Which Lighting is Best?
When it comes to photographing birds, or any subject for that matter, learning to read light is THE most important thing the photographer can do. The word photography means “drawing with light.” You can have all the technical expertise in the world regarding exposure theory and your equipment, but if you are not able to read light it is very likely your images will reveal this handicap. Reading light direction for bird photography is essential to improving your photography skills.
Of course, when photographing birds versus people, we can’t very well ask our subjects to change their pose (although the patient photographer will often be rewarded). So, here are some examples of different types of lighting and how good shots can be captured in all.
When it comes to bird photography, most of the time we seek to put the sun at our back and shoot with full frontal lighting. There is no doubt that this often leads to some of the best shots of birds and presents their colors in the most flattering means possible. During the golden hours of light, front lighting makes exposure pretty straight forward and results in images very pleasing to the eye. The following images are some examples of front lit birds:
All three of these images are very pleasing to the eye and highlight all the key features of each bird quite well. You will note in each of the three images that detail remains in both light and dark areas because front lighting has preserved this and the camera was easily able to capture the dynamic range (the variance of tones from the whitest white to the darkest dark).
It is often the case that due to physical barriers or other limitations, we have no choice but to shoot a subject with side lighting. And the longer we photograph, the more we will even chose at times to shoot a side-lit subject to add dimension through shadows and light. I feel that in each of the following three images, the sidelight adds to the mood of the scene. The third image which is a Clay-colored Sparrow does have some blown highlights on the rim of the bird; however, in this instance I feel that the blown highlights do not detract from the image.
When it comes to shooting back-lit birds, the photographer must decide if the goal is to capture a silhouette or whether to capture the detail in the bird and go for the “rim lit effect.” Another option is to add fill-flash (as seen in the image below of the Least Grebe) to capture detail in the shaded side of the bird. It will take some practice getting to where you can properly expose for either but don’t let a back-lit bird keep you from shooting.
No most photographers will tell you that you shouldn’t even bother to photograph mid-day because the light is poor. And most of the time, that is true. The mid-day lighting is usually just not nearly as pleasing to the eye as early and late. However, the reality is that for many, you may be traveling to a place where you only have a chance to photograph during mid-day or the bird is only seen mid-day (say for example on a pelagic trip or at a hawk watch). I would like to say that you can still capture some pleasing images at mid-day. Here are a few examples of mid-day lighting that I still find appealing. The last image of the Monk Parakeet included some fill-flash to help balance out the shadows.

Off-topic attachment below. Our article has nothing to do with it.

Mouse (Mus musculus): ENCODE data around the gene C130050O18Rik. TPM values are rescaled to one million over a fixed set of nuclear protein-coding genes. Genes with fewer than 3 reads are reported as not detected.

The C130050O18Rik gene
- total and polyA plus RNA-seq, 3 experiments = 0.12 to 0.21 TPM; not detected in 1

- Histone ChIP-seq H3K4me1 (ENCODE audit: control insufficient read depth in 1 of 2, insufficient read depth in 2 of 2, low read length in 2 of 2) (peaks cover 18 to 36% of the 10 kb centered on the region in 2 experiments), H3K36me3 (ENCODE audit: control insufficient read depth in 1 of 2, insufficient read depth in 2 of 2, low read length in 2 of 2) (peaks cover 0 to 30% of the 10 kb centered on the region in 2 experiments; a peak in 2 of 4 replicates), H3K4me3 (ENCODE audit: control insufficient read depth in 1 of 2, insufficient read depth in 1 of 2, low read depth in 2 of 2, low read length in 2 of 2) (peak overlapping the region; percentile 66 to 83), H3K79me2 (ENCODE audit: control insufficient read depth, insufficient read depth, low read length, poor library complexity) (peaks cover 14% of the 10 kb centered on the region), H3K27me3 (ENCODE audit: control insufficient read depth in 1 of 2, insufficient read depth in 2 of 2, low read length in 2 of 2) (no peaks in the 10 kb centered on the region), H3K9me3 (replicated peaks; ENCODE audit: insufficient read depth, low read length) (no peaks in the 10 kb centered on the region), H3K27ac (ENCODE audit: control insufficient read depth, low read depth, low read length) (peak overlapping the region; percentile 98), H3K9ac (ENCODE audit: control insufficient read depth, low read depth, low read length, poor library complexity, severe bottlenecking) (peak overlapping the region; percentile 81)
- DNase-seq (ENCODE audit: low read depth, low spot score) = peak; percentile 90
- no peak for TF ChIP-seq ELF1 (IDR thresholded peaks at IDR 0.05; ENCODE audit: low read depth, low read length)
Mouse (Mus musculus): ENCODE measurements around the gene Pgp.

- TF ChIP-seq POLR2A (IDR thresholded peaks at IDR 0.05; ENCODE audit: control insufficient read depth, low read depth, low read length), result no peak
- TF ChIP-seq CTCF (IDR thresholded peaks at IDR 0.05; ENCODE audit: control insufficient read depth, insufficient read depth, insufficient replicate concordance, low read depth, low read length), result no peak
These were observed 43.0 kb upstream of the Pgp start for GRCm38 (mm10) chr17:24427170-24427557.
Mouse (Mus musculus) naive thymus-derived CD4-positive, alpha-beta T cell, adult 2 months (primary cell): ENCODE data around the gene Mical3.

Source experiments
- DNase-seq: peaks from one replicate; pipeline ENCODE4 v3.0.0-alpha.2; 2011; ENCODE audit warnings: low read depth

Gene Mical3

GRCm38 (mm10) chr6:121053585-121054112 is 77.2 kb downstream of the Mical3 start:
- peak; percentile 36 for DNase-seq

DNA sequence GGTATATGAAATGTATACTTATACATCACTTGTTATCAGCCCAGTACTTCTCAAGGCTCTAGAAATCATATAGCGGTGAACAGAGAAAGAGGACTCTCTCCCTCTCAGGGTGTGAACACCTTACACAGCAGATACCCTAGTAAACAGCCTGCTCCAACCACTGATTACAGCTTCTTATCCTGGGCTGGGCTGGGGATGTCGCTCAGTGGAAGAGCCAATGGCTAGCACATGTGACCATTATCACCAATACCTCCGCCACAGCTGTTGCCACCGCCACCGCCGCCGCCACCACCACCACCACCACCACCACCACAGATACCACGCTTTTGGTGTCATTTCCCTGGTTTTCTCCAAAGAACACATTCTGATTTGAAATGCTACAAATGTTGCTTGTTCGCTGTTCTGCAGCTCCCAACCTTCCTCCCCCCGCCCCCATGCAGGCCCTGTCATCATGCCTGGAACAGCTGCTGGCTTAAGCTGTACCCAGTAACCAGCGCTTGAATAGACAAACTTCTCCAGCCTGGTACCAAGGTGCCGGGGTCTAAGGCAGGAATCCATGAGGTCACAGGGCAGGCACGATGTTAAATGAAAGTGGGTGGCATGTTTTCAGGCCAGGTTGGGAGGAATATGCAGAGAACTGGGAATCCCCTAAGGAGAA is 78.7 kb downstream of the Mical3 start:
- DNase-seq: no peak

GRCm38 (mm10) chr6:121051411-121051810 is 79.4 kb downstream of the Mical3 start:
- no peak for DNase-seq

Many new photographers seem disappointed to walk outside only to discover an overcast or cloudy day. With time they soon come to discover that overcast and cloudy days can lead to a full day of spectacular shooting! Clouds acts as one giant diffuser providing even light across a scene. In the first image of a Say’s Phoebe, the clouds were intermittent and when the sun was out shadows were too harsh, but when the sun disappeared lighting was even.
Fill Flash or No Fill Flash:
At times fill flash can provide a much needed boost in lighting that will help bring out the details in a bird, but the challenge will always be to keep the lighting such that the observer doesn’t note the use of fill flash automatically. Another benefit of fill flash is that it can add the catch light to the eye of the subject that makes it come “alive.”
This roadrunner was photographed with and without fill flash. See if you can see the difference.
The following three images have all had fill flash used to add light to the scene and improve the exposure.
Be sure and take note of the light direction before you ever press the shutter and plan accordingly. Front light will generally find your camera’s meter pretty smart. Side light will challenge you to balance the shadows and highlights and your camera meter may well fail you. Back light will require you to either add light manually using + exposure compensation to capture detail in the bird, subtract light using – exposure compensation to create a silhouette, or to add fill flash. Overcast light will require you add light by using + exposure compensation or fill flash. With practice, reading the direction of the light will become instinctive and so will necessary exposure adjustments.